It’s all about redistribution

Interesting post from Uwe Reinhardt, an economics professor at Princeton on the recently passed Senate health care bill. He writes that both the Senate and House bills appear to endorse this “solution” for health care costs:

Americans in the upper half of the nation’s income distribution will have to tax themselves in order to help subsidize the purchase of health insurance by families in the lower half of the income distribution.

The article is interesting, because Mr. Reinhardt is quite honest about the fact that the health care bill is mainly a way to redistribute the costs of health care. Another key quote:

This has meant that for young and very healthy individuals, premiums have tended to be relatively low. For older or sicker individuals, premiums have been high, sometimes prohibitively so.

Community rating is intended expressly to redistribute the financial burden of ill health from the chronically unhealthy to the chronically healthy.

Whether or not one considers that fair is a political call.

What he fails to point out is that in transferring the cost of health care from the elderly (what he calls the chronically unhealthy) to the young (the chronically healthy) we are actually transferring the cost from the (relatively) poor to the (relatively) rich. Who has a higher net worth, the average 65 year old or the average 25 year old? (Hint, it’s the one who has spent nearly five decades in the labor force accumulating capital).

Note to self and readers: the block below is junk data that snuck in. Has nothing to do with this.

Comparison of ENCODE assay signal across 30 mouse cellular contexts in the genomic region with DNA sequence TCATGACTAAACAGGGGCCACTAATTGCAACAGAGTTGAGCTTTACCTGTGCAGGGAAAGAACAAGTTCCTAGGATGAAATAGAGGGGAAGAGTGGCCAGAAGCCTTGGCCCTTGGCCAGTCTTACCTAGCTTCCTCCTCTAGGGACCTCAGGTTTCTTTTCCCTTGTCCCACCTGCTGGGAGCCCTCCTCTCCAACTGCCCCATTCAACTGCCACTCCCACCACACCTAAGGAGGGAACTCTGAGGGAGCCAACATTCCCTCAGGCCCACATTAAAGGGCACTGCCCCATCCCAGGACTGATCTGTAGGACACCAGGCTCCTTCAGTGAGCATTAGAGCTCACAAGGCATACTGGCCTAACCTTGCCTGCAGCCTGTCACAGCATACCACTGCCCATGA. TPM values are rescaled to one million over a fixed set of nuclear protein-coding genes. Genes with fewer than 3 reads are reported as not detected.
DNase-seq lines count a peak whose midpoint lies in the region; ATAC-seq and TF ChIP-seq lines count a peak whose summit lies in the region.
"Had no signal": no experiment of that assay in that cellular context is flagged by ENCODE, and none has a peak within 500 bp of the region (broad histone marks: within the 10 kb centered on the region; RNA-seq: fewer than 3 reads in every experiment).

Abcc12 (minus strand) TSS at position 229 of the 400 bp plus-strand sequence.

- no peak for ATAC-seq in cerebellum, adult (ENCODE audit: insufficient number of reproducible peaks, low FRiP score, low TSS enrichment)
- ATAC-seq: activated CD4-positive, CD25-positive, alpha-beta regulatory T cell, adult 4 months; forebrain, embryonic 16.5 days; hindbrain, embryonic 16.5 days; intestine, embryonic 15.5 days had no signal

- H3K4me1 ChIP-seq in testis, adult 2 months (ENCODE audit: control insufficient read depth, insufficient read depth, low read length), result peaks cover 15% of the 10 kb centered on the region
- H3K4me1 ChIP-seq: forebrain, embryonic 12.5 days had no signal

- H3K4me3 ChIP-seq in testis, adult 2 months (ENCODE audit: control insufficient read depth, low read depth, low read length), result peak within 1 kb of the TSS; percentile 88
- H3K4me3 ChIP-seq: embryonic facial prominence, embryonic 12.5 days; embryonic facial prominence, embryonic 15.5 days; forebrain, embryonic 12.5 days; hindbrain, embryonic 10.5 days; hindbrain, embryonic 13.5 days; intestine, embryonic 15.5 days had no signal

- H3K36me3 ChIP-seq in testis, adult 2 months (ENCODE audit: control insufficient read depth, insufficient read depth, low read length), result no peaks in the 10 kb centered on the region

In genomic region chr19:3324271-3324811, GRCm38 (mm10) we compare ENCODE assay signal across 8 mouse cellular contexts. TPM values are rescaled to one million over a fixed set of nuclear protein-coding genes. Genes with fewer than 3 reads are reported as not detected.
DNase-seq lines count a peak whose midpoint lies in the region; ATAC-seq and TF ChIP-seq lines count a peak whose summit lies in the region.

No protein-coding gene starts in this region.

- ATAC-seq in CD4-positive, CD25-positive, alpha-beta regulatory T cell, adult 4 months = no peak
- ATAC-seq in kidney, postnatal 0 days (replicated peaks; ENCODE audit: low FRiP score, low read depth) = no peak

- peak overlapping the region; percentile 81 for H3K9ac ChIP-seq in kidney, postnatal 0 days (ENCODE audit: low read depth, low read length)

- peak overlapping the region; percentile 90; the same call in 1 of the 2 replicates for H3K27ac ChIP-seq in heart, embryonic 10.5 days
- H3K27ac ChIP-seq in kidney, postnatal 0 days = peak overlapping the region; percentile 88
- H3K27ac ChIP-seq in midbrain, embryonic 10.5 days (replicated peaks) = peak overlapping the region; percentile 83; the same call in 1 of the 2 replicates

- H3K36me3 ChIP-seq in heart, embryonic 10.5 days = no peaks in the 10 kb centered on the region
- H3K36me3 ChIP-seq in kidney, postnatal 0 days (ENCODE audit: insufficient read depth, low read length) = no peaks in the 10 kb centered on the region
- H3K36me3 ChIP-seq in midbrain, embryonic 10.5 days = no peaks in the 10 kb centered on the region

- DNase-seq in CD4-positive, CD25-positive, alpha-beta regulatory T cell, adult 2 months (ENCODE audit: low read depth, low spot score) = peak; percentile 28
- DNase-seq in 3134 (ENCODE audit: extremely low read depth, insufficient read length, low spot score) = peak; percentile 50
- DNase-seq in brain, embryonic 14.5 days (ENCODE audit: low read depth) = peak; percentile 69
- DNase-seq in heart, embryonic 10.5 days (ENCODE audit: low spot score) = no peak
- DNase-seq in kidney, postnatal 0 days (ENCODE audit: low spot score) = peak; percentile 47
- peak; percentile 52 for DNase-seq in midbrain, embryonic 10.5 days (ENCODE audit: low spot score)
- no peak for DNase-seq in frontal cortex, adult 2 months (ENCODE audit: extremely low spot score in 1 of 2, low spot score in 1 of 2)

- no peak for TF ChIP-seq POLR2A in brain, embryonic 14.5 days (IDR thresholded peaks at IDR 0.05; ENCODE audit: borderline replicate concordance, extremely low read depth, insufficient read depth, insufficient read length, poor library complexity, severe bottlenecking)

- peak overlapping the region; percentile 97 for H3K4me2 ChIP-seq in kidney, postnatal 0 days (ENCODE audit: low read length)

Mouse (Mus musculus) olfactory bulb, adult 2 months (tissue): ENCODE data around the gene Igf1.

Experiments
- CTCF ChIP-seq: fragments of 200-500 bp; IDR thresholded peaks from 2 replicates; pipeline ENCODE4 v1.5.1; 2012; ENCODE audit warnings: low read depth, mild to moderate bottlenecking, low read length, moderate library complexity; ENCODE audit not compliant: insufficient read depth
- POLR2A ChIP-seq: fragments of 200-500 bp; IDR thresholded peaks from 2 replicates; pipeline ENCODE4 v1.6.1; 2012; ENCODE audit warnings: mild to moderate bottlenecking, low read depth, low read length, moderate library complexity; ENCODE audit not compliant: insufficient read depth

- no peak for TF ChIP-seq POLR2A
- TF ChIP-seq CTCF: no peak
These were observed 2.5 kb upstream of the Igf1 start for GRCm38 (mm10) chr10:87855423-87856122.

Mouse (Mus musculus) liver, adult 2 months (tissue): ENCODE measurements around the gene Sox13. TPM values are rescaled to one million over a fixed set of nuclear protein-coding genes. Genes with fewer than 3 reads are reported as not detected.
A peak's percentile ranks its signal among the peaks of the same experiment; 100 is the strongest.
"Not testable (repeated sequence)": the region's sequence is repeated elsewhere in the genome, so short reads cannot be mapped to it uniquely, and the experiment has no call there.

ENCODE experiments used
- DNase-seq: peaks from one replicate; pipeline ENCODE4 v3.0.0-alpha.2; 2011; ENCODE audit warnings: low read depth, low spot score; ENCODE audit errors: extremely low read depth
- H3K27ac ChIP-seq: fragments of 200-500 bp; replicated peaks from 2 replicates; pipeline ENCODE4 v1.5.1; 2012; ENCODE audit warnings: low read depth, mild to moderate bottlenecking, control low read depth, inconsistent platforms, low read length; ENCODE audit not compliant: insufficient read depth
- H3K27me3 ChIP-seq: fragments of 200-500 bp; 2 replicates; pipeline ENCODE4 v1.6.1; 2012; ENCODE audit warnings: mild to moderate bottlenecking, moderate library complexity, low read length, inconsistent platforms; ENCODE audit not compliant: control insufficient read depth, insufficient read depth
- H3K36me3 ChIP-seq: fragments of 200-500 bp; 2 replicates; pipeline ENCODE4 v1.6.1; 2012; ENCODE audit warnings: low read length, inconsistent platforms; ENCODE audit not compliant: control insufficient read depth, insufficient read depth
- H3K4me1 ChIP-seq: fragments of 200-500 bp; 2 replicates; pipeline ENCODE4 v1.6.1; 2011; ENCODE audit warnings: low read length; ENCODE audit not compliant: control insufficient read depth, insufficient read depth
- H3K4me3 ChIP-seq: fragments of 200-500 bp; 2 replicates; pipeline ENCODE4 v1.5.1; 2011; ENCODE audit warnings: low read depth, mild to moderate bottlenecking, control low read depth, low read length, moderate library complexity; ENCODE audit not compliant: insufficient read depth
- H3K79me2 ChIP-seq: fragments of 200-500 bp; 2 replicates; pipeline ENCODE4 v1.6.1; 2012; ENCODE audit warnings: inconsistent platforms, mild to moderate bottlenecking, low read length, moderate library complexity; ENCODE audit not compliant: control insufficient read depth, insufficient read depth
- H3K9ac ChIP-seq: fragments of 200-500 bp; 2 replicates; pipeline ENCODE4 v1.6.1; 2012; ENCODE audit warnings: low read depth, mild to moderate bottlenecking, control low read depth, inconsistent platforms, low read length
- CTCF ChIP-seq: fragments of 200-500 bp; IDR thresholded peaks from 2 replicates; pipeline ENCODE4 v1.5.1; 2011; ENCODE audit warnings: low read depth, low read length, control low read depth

It’s bad enough when we have to argue about redistributing wealth from the “rich” to the “poor”. But at least one can make a fairly consistent political or philosophical argument about why that would lead to more “fairness”. Transferring the cost from the young, who are on average far “poorer” than the elderly (who would be likely to benefit the most from health care reform since they are the biggest consumers of health care) is unfair and unjust. Too bad no one out there seems to be noticing.

Remember this prediction

From Washington Post columnist E.J. Dionne’s latest column on health care, comes this prediction:

The bill before the Senate would cut the deficit, not increase it, and would stabilize or reduce health care premiums for most people, not raise them. The proposal contains serious cost-control measures that can be built on over time. Passing health care reform is thus not only morally necessary, but also fiscally responsible.

If the Senate bill passes, I’ll send a note to Mr. Dionne asking him for a mea culpa when this prediction does not pan out. Part of my fascination though, not just with this column but with much of political conversation, is how people like this actually seem to believe what they’re saying. What amount of evidence is needed to convince such a person that the unintended consequences of government action will end up doing far more harm than the good intentions? I’m sure that more people will likely have access to health insurance if the health care “reform” legislation passes, but at what cost? It’s simply preposterous to think that it will be free.